The Inexpensive Glass Cockpit

AEOLUS-SENSEI spend a lot of my time installing and flying behind the latest in top end experimental avionics - full touch screen EFISs, advanced autopilots that will fly a coupled approach and make you coffee while doing it, and audio systems that rival a concert hall in capability and clarity. But there is another end of this business - the inexpensive yet capable end that can help folks who just want to fly get and stay in the game.

I have recently been experimenting with a compact little box from Talos Avionics called the Aeolus Sense. This small cube is a full ADAHRS – attitude and air data computer – that communicates with my iPad to give me a real-time six-pack of instruments to use as a backup to the big expensive panel – or as a primary panel in a small, simple airplane. Problems with glare and brightness aside (and these issues seem to vary widely from pilot to pilot and cockpit to cockpit), the iPad (or iPhone) can make a nice panel display for a VFR fun flyer. If I had an ultralight or no-electrical airplane, this would be a neat panel solution.

short_talosavionics_logo-4The Aeolus Sense box has ports for pitot and static, a temperature probe (so that it can do TAS calculations), and a GPS input so that it knows where it is and how it pointed. It includes an internal magnetometer to track magnetic heading as a bonus. I’ve been flying with this little unit in my RV-8, with the air data tapped into the test ports under the panel, and the power just coming from a 12 volt outlet. While the first unit we had exhibited some problems in attitude stability and the WiFi link to the iPad was flaky, the second unit seems to confirm tat the first one had some sick hardware, and is performing just fine.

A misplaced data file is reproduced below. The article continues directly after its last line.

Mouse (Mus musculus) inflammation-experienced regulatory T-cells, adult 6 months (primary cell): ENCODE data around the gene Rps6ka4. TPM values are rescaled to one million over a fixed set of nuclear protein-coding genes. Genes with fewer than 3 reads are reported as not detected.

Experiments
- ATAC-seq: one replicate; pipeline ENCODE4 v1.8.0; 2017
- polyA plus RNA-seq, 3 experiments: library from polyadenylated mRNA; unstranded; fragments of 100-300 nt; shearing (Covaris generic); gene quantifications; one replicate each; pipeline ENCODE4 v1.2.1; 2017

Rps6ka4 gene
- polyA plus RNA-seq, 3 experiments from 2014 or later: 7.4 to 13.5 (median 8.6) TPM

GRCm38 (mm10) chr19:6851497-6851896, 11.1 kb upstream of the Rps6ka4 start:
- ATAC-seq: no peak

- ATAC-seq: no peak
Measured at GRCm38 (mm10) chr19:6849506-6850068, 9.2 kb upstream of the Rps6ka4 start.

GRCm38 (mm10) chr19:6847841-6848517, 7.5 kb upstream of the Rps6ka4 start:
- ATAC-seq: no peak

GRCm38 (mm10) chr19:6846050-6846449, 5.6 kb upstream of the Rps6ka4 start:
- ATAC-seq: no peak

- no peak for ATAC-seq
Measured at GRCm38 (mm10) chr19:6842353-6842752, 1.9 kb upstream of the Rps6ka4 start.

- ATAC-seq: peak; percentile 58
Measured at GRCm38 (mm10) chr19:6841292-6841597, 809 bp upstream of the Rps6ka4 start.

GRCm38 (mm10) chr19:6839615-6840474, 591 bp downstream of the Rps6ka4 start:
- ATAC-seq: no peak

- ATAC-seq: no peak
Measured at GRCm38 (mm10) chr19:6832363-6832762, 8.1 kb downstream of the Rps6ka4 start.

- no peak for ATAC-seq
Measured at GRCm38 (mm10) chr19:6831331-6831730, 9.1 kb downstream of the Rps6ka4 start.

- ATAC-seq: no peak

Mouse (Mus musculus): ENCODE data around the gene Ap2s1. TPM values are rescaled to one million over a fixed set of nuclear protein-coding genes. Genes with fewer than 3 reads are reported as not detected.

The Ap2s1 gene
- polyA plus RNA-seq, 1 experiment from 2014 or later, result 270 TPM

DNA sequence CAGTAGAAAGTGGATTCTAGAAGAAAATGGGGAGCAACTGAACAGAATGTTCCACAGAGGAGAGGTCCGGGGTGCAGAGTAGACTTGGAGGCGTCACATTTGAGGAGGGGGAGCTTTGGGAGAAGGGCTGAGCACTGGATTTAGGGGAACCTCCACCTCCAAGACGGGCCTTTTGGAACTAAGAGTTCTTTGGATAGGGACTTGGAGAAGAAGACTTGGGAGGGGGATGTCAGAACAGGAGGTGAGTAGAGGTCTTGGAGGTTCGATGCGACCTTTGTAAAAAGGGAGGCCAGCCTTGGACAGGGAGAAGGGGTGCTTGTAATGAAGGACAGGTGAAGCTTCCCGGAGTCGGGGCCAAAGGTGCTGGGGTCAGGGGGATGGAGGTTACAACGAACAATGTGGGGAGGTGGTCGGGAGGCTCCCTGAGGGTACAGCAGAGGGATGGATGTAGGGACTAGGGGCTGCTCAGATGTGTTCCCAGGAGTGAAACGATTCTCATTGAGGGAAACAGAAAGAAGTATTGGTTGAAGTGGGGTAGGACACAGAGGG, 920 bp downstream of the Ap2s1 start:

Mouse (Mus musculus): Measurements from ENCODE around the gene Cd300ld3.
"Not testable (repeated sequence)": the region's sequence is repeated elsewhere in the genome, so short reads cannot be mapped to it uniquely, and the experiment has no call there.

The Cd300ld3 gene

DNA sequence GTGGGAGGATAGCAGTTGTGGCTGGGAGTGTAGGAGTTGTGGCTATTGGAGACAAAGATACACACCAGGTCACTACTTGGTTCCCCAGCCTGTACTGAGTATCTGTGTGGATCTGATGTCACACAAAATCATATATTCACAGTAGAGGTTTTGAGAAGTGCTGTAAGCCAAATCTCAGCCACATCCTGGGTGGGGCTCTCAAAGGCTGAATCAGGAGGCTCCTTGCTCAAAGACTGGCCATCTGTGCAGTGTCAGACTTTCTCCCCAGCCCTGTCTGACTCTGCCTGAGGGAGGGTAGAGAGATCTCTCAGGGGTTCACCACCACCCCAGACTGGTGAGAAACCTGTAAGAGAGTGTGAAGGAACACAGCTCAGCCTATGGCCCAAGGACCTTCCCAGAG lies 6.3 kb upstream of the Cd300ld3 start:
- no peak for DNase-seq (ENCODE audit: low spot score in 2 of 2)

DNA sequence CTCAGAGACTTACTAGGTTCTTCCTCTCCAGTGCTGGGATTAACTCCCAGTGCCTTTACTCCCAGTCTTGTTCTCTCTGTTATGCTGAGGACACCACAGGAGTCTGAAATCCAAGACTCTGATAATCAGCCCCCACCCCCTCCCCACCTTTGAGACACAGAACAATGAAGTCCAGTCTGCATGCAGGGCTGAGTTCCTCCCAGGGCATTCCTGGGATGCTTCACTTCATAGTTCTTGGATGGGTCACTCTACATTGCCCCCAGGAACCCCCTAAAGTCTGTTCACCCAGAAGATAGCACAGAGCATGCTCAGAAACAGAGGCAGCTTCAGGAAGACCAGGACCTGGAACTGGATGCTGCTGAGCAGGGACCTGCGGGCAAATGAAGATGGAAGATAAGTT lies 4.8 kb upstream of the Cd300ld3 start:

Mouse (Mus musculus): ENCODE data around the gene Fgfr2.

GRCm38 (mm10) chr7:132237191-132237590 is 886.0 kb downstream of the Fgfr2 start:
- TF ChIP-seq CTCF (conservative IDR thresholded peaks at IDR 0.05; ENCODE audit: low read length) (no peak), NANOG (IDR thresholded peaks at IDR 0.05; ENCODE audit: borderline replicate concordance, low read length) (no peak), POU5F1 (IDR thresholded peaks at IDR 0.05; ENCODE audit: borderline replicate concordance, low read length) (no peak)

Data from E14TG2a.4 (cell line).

Getting a good compass calibration with he little box sitting on the cockpit floor (near steel rudder pedals, cables, electrical bundles, etc.) is problematic – but if this was installed in a nice magnetically quiet location in the airframe, I am pretty sure it would do a god job at providing basic flight instruments.